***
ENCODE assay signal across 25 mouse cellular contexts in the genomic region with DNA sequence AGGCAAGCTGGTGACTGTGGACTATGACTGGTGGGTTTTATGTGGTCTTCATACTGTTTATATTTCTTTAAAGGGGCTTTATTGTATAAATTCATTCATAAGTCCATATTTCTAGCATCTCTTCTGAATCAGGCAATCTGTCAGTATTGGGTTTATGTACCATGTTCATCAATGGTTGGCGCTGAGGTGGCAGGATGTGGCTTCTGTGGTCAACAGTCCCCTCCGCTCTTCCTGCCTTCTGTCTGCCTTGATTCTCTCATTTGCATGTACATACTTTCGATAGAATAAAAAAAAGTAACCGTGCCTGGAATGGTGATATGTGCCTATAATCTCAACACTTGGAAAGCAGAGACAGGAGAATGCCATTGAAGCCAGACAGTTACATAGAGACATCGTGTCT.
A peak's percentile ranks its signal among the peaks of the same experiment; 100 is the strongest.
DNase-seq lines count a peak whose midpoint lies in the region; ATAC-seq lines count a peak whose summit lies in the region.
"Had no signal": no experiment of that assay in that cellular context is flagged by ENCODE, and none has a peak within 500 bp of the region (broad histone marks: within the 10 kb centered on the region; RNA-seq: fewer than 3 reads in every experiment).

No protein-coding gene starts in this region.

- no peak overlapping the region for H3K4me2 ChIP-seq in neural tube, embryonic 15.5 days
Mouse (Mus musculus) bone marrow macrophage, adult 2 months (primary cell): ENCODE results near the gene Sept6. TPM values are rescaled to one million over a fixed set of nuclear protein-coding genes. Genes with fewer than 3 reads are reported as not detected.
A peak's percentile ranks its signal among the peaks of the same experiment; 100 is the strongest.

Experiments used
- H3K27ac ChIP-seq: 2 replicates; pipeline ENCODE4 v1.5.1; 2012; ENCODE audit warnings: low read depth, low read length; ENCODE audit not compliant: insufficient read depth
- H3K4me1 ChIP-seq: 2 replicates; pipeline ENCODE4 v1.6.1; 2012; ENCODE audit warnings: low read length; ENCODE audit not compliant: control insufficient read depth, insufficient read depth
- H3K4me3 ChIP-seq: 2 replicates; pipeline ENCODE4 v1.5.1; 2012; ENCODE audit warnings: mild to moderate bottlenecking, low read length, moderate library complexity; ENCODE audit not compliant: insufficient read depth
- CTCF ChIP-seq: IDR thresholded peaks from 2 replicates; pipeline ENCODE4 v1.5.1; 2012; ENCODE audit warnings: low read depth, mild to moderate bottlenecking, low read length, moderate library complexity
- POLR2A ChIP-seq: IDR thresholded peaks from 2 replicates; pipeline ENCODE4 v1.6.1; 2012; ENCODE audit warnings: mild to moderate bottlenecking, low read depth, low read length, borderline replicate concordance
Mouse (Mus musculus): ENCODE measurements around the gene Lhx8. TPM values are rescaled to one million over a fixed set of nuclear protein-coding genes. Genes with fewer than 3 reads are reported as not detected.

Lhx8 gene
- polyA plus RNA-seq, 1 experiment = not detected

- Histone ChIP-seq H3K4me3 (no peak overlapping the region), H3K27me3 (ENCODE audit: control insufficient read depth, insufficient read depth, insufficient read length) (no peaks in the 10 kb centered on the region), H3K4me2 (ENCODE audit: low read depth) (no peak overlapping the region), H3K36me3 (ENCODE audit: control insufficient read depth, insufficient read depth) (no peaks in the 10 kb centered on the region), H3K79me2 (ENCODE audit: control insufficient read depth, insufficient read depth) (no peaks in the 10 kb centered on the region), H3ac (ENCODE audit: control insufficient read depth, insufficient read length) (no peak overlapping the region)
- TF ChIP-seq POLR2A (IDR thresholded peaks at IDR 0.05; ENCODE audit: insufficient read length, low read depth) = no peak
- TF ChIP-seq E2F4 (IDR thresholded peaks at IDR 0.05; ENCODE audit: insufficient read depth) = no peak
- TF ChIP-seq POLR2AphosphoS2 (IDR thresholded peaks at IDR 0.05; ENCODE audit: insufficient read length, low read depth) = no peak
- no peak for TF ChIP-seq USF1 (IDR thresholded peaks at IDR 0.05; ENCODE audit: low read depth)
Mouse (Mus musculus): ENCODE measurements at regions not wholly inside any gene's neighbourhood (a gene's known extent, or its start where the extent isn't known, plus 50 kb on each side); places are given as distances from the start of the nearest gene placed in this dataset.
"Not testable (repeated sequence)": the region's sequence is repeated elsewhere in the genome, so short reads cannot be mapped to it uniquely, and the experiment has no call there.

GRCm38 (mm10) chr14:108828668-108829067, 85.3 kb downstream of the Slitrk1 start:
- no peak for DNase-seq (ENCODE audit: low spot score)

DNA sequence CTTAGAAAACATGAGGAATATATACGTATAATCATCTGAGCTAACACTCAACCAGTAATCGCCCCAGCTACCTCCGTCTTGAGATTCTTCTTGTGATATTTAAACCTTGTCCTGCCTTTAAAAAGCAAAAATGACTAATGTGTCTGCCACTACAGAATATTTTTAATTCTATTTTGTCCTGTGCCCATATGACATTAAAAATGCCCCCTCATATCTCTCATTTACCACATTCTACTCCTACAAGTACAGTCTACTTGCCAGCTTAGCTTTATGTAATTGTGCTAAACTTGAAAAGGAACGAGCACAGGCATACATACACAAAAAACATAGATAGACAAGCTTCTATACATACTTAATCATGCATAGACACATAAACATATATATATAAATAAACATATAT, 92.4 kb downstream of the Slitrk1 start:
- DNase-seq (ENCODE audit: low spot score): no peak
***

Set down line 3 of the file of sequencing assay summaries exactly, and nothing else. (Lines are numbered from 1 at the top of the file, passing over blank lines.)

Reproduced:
DNase-seq lines count a peak whose midpoint lies in the region; ATAC-seq lines count a peak whose summit lies in the region.